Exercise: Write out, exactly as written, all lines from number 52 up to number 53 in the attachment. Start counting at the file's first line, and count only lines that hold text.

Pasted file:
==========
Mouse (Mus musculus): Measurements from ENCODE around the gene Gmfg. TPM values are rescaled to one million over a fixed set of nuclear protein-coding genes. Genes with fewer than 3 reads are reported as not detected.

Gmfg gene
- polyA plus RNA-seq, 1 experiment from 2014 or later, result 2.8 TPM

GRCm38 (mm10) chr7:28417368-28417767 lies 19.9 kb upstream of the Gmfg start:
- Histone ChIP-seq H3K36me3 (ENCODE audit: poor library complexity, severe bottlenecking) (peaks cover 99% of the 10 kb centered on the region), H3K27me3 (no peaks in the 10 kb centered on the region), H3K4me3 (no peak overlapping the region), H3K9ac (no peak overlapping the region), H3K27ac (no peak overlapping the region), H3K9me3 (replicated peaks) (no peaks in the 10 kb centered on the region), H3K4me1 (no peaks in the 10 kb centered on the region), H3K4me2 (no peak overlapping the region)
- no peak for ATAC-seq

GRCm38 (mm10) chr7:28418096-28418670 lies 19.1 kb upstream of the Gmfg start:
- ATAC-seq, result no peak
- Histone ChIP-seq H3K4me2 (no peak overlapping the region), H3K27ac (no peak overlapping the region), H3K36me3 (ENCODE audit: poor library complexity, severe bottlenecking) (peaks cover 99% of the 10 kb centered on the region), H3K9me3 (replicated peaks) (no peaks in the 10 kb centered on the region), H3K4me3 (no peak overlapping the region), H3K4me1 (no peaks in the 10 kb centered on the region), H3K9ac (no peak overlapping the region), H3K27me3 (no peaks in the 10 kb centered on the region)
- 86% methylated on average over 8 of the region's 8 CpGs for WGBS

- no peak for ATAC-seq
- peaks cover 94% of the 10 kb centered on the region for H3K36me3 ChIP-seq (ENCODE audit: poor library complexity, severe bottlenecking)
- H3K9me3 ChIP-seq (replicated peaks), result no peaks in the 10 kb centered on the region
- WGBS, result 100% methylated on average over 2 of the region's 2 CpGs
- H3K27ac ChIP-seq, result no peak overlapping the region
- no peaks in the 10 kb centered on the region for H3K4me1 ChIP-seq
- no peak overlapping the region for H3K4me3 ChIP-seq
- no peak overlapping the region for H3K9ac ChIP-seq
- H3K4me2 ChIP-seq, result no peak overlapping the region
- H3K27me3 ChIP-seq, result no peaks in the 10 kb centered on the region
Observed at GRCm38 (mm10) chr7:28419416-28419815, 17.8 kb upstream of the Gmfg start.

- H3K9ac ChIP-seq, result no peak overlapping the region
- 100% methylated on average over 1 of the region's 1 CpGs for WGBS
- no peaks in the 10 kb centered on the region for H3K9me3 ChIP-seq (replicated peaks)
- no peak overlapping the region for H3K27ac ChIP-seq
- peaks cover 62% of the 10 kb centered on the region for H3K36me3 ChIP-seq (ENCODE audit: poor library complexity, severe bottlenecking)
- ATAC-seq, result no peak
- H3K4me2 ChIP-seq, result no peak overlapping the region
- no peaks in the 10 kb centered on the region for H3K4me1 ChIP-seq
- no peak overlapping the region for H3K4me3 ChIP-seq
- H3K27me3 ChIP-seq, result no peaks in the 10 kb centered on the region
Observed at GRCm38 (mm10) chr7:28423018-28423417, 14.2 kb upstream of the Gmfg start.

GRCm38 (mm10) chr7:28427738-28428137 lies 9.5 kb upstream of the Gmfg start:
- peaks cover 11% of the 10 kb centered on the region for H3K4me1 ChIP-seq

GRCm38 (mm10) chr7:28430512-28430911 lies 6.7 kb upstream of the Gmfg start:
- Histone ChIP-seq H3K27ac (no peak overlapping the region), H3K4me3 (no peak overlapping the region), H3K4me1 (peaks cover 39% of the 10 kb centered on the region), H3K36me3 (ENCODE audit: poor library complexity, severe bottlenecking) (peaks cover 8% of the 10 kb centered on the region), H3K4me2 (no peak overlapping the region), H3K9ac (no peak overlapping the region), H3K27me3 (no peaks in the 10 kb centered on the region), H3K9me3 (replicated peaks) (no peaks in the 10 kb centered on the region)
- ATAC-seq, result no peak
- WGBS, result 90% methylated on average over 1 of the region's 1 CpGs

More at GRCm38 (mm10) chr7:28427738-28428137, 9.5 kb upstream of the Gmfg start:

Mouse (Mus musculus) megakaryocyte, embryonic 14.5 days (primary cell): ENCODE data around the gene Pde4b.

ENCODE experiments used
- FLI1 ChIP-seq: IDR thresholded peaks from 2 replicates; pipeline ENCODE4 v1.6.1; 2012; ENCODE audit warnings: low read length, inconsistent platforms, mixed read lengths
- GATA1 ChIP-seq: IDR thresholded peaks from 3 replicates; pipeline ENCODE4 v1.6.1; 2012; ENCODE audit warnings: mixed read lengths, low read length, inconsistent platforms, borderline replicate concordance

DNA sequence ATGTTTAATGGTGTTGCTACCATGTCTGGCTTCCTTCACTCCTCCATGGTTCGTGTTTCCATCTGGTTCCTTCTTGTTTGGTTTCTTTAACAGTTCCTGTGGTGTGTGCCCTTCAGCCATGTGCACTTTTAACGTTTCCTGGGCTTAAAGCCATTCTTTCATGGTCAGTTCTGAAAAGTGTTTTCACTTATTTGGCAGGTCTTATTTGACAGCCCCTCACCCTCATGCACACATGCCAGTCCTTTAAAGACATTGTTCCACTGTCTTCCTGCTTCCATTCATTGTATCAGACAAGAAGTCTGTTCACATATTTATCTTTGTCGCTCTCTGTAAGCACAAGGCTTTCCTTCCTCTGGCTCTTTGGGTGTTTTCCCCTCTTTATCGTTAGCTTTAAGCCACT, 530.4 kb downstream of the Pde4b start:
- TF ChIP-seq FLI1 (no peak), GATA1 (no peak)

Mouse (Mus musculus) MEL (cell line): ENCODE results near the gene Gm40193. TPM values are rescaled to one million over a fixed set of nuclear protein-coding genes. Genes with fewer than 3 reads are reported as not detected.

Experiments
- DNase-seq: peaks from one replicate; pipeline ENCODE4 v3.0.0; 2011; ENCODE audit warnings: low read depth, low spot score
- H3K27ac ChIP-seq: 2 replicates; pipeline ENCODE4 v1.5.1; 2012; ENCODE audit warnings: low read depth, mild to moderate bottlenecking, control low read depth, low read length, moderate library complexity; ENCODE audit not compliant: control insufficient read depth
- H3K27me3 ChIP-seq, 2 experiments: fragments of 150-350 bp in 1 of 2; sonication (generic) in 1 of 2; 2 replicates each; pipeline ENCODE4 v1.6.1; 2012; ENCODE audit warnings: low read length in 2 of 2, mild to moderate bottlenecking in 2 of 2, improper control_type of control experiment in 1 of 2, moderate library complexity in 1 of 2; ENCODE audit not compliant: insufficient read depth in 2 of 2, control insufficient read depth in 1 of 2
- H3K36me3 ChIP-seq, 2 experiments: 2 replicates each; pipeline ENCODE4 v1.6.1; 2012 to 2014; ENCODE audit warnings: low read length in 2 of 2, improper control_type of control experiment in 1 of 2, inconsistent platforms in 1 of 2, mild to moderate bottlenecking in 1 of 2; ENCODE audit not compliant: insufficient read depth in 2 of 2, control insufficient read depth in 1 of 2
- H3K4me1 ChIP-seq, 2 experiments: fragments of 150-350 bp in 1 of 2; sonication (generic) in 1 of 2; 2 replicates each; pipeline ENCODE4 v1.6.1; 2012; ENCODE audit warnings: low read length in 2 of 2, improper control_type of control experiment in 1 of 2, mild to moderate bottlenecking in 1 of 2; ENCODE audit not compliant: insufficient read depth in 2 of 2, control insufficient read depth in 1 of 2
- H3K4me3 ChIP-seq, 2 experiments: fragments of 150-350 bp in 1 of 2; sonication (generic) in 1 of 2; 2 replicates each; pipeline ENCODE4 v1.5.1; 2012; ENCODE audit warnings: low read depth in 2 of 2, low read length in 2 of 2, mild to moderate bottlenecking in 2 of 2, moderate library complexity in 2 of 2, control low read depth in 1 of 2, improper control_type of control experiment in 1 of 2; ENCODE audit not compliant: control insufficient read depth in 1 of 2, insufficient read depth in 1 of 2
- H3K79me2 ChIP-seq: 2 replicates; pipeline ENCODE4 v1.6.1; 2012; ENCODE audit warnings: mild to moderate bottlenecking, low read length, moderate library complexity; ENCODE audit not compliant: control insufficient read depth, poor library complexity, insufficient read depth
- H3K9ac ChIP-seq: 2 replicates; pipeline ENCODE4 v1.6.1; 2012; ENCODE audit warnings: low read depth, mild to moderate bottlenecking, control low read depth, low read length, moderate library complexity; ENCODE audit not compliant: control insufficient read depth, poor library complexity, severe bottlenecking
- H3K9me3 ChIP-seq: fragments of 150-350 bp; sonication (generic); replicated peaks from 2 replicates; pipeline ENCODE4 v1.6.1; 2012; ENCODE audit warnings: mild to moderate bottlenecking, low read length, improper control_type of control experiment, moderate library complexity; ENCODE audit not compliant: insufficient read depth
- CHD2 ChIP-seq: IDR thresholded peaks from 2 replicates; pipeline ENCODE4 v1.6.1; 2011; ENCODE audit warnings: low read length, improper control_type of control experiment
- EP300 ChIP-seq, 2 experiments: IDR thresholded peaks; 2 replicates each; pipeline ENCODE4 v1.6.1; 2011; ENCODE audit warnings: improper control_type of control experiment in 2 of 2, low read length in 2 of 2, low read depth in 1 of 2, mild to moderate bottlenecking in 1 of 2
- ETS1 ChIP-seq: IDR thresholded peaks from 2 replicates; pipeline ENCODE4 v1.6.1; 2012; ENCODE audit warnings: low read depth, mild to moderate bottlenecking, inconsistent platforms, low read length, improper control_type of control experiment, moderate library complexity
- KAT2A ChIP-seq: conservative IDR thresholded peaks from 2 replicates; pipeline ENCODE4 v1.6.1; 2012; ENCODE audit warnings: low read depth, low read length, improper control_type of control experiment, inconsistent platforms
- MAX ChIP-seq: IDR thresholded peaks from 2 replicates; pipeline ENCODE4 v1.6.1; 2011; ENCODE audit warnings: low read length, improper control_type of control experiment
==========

- H3K4me1 ChIP-seq, 2 experiments: fragments of 150-350 bp in 1 of 2; sonication (generic) in 1 of 2; 2 replicates each; pipeline ENCODE4 v1.6.1; 2012; ENCODE audit warnings: low read length in 2 of 2, improper control_type of control experiment in 1 of 2, mild to moderate bottlenecking in 1 of 2; ENCODE audit not compliant: insufficient read depth in 2 of 2, control insufficient read depth in 1 of 2
- H3K4me3 ChIP-seq, 2 experiments: fragments of 150-350 bp in 1 of 2; sonication (generic) in 1 of 2; 2 replicates each; pipeline ENCODE4 v1.5.1; 2012; ENCODE audit warnings: low read depth in 2 of 2, low read length in 2 of 2, mild to moderate bottlenecking in 2 of 2, moderate library complexity in 2 of 2, control low read depth in 1 of 2, improper control_type of control experiment in 1 of 2; ENCODE audit not compliant: control insufficient read depth in 1 of 2, insufficient read depth in 1 of 2